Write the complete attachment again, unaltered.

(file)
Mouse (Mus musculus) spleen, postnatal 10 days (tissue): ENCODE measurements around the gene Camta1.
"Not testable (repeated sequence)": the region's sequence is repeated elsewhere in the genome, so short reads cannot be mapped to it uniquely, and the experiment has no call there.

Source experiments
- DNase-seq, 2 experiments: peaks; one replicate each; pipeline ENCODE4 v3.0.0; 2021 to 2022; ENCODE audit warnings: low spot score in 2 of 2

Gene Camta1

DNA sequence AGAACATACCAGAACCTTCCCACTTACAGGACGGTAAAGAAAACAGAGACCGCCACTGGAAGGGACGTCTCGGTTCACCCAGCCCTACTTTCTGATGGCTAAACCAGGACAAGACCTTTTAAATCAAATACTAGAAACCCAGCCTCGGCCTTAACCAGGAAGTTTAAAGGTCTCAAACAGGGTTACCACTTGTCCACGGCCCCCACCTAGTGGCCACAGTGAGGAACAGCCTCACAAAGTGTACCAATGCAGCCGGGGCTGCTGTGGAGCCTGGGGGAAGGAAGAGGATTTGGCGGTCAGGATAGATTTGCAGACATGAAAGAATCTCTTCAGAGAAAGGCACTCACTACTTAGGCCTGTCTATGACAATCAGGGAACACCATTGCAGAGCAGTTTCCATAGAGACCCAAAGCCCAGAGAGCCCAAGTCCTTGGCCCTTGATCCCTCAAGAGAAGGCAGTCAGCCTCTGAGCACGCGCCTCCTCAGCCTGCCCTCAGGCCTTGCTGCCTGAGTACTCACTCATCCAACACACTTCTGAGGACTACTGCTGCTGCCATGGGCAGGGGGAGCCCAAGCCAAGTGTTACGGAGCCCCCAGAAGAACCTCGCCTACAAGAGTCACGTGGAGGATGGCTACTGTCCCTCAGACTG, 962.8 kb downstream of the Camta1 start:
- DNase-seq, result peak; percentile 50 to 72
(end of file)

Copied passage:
Mouse (Mus musculus) spleen, postnatal 10 days (tissue): ENCODE measurements around the gene Camta1.
"Not testable (repeated sequence)": the region's sequence is repeated elsewhere in the genome, so short reads cannot be mapped to it uniquely, and the experiment has no call there.

Source experiments
- DNase-seq, 2 experiments: peaks; one replicate each; pipeline ENCODE4 v3.0.0; 2021 to 2022; ENCODE audit warnings: low spot score in 2 of 2

Gene Camta1

DNA sequence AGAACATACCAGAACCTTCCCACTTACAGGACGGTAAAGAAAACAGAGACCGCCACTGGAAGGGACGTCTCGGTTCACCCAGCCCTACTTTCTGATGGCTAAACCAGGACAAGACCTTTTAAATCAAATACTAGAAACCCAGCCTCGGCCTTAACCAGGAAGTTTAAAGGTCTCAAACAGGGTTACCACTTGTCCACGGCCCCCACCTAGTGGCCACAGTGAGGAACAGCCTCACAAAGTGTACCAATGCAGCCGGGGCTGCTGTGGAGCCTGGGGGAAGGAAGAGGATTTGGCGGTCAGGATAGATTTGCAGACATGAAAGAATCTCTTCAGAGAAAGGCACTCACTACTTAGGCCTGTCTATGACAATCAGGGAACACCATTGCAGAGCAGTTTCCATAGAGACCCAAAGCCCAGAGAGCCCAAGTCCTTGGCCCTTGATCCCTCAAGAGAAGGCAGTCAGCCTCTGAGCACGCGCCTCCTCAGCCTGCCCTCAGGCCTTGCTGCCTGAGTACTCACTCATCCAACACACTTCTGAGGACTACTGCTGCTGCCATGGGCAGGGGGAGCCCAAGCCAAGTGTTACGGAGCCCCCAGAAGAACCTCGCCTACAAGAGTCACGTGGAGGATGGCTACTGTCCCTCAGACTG, 962.8 kb downstream of the Camta1 start:
- DNase-seq, result peak; percentile 50 to 72